If you’d peered into my kitchen window yesterday afternoon, you would have seen me sitting on the floor with a moist rag and a bowl of Ajax cleanser, wiping the dirty fingerprints and random food stains off the cabinets. Prior to that, I was dusting the wainscoting in the dining room, as well as the base of the pedestal dining table. I also cleaned between the countertop tiles using a grout brush.
A few minutes ago, I was busily cleaning the kitchen island and spraying the living room with Febreze “Meadows & Rain”-scented air freshener. According to the manufacturer, it is supposed to smell “like a grassy meadow misted in early morning dewy freshness.” I actually find it quite pleasant, though its main selling point is that it effectively masks the smell of dog.
Intensive cleaning is not something I just do for the fun of it. I only clean like this for one reason: people are coming over. If you are reading this and are upset that you aren’t on the guest list, don’t be–I didn’t decide whom to invite. Occasionally, we volunteer to host a cocktail party for supporters of a nonprofit we are involved with. There is no hard sell, or any sell at all for that matter, at these events, but hopefully they will make people feel warm and fuzzy and inspired to make a donation. A couple years ago, someone at one of our parties made a $10K donation shortly thereafter. Joe and I don’t have that kind of money, but we do what we can to help. In my case, that is to make sure the house is tidy. (I will note here that Joe does help, but he doesn’t obsess over the details like I do.)
Even when our house is spic-and-span, though, I still feel like it is biding its time to return to its natural state of clutter. Have you heard of a “dry drunk”–someone who still has an alcoholic’s mindset despite the fact that they no longer imbibe? One of the reasons I was so obsessed with the now-canceled TV show “Hoarders” was because I sometimes felt like I was a few stacks of newspapers away from becoming one myself. You just give up that vigilance for a little while, and the next thing you know, you’re making your way through your house via an elaborate network of goat paths.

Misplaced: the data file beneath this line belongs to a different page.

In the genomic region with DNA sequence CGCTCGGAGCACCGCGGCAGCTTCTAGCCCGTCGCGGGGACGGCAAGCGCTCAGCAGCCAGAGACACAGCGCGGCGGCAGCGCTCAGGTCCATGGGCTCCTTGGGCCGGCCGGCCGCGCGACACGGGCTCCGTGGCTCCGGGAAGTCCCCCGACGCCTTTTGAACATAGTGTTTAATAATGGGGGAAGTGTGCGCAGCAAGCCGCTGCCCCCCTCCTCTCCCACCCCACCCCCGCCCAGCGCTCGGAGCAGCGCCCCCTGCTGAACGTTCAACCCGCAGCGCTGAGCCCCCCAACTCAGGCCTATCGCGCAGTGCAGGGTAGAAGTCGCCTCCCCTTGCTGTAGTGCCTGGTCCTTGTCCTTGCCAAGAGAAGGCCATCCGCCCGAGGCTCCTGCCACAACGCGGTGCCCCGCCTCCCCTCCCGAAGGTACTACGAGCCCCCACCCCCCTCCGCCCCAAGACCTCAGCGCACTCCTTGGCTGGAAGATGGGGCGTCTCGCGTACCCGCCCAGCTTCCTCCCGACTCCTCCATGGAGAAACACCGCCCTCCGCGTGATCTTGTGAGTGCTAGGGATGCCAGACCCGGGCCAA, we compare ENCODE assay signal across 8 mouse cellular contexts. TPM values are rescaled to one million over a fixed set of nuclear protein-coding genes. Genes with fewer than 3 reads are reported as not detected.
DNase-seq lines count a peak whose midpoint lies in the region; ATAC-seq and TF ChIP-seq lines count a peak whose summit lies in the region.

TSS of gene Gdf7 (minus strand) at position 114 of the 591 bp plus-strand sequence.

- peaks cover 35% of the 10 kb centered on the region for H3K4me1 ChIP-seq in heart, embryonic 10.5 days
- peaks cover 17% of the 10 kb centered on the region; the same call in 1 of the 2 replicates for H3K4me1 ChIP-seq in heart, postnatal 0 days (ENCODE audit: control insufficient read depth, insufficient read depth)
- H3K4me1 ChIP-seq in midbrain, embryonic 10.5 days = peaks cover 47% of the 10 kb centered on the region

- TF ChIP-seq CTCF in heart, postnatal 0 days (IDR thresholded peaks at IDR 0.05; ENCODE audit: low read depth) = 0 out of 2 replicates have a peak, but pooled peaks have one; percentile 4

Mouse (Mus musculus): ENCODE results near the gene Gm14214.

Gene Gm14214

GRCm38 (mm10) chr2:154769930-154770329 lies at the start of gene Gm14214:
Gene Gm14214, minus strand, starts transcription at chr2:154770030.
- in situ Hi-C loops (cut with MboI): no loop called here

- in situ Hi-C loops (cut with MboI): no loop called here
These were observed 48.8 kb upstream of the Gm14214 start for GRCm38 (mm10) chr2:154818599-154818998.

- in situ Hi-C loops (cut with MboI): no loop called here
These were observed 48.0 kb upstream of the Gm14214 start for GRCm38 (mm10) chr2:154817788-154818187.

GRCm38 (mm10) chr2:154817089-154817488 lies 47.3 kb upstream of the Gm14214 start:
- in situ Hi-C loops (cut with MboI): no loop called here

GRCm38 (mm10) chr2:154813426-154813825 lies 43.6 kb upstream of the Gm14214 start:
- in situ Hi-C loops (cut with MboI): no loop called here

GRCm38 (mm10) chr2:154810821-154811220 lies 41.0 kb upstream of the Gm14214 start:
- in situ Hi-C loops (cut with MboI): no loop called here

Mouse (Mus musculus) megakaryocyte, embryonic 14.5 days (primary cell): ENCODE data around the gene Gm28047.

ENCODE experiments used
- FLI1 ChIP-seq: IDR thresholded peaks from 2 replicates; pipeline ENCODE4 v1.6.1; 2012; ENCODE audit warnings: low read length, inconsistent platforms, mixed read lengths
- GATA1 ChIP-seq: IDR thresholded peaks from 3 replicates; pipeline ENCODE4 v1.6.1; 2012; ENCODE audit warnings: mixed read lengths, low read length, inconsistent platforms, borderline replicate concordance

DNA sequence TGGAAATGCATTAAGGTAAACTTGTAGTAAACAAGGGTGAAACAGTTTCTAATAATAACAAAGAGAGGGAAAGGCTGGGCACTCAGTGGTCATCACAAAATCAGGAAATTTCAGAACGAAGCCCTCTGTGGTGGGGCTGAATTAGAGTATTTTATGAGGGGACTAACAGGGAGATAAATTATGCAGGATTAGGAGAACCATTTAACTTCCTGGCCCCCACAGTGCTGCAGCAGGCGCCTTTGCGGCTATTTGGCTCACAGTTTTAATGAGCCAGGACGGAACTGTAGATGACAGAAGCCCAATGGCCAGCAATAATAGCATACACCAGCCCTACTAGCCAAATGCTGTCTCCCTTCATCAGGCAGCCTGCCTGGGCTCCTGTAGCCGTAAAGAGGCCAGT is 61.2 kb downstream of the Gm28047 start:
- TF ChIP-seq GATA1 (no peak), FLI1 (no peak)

A few years ago, I tried out a few methods of keeping your house clean. One of them involved index cards–you were supposed to record all of your household chores on 3×5 cards, and then do a certain number of them every day. Fly Lady is another popular resource, though her command of “dressing to your shoes” even when you’re inside the house is a deal-breaker for me. (Scandinavians, like the Japanese, simply don’t wear street shoes in their homes. We are a slippers-wearing people. For events like tonight’s, I don a pair of simple black flats that I have never worn outside. And no, I don’t ask visitors to remove their shoes.)
The only method I’ve found that is completely foolproof is having people over. Now that we have a house-sitter, I spend the day before we leave on a trip in a cleaning frenzy. (She always leaves the house tidy, though coming home from vacation always seems to require a week or so just to put away everything you brought back with you; I spent part of last night alphabetizing my Playbill collection.) But there’s something extra-intimidating about having people you don’t know in your home. I don’t want anyone to drive away asking their spouse, “Did you see the size of those dust bunnies?”
Of course, no one ever notices the absence of dust bunnies. That’s one of the things that makes cleaning a thankless task. Plus, no matter how well you do it, you’ll have to do it again in a few days (or, in the case of dirty dishes, a few hours).
As I was writing this entry, I received an email from an East Coast friend who is in the Bay Area for work this week. He’s coming over to visit us on Saturday. That’s good news: it means the house will stay clutter- and dust-bunny-free for a little while longer.